Our doctors, insurers, and pharmacists make a lot of money on treating these diseases with palliative treatments. I don’t have all the words yet to explain how angry and upset I am about Western medical thought, about how it treats symptoms rather than addressing the cause of illness.

I know I feel better when I eat a vegetation diet. I feel lighter and happier. I know I am doing something nice for my body.

Our bodies are temples. Our bodies are temporal houses for our immortal souls. So why do we fill them up with trash? Why do we pollute them with preservatives?

I haven’t made the full switch because I like the taste of meat. I like the texture. I don’t want to limit myself to only two or three options on the menu when I eat out. I don’t want to be a bother to friends when they are kind enough to invite me over to their homes for dinner.

I remember when I was in college and had gone entirely vegetarian because my boyfriend was. It was as if I needed a buddy or a partner, like in a hike in the wilderness or in AA. I needed someone to participate in this different diet with me. Plus, he cooked.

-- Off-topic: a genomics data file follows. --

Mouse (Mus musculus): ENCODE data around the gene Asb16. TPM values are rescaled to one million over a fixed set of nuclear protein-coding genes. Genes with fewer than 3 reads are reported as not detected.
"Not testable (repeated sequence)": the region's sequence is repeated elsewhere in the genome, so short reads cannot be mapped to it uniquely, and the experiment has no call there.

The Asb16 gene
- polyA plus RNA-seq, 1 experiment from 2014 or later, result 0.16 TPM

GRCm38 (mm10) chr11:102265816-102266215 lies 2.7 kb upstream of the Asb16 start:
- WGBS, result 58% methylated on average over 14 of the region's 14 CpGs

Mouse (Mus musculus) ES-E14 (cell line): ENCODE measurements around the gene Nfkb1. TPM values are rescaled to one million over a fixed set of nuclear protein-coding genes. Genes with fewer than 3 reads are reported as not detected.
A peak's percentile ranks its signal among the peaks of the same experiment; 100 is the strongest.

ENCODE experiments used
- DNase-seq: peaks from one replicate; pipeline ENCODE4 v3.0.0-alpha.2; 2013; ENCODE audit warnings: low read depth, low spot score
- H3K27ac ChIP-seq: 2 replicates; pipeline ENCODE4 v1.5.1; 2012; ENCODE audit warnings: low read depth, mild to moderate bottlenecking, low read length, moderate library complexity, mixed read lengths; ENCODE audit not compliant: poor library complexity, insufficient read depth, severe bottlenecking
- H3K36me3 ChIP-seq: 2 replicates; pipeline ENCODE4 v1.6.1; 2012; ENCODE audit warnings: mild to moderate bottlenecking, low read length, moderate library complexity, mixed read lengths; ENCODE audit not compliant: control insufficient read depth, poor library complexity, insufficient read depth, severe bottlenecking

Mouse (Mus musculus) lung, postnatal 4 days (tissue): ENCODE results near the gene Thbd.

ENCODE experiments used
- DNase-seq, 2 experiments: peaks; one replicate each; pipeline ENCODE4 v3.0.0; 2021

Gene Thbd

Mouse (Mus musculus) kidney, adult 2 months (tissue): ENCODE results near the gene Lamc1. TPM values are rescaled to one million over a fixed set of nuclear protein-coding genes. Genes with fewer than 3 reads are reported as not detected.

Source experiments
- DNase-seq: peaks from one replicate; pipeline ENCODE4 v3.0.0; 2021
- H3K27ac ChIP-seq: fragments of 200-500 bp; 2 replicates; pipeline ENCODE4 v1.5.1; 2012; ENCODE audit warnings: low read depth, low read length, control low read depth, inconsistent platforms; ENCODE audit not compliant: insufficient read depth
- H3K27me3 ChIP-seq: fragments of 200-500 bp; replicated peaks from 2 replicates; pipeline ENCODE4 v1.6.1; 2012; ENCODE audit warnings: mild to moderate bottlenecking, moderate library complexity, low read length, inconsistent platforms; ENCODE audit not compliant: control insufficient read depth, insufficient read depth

I was invited to a cousin’s wedding and the invitation said that if you had special dietary needs to call. I called and told her that I was vegetarian. She said that wasn’t a problem. A day later I got a call from my aunt, her mother, saying how dare I insist that they change everything around just for me. I was immediately uninvited to the wedding.

It was years later before I realized that side of the family was crazy in an abusive kind of way.

There is a knee-jerk reaction against being vegetarian. It is seen as counter cultural. It is seen as rebellious. It is seen as other, as weird.

But the norm is to eat all you want, spend all you want, and die soon and poor.

I don’t want to be normal. I want to live a happy, healthy life. But I also want the convenience of eating out. It is a sign of our culture that it is almost impossible to get vegetables if you eat from fast-food places. And when you do find vegetables they are either very salty, or cooked with pork, or they are just salad greens with little nutrition.

Perhaps it is time to Occupy the Kitchen.

There is nothing more countercultural than cooking your own food. There is nothing more rebellious than taking charge of your health.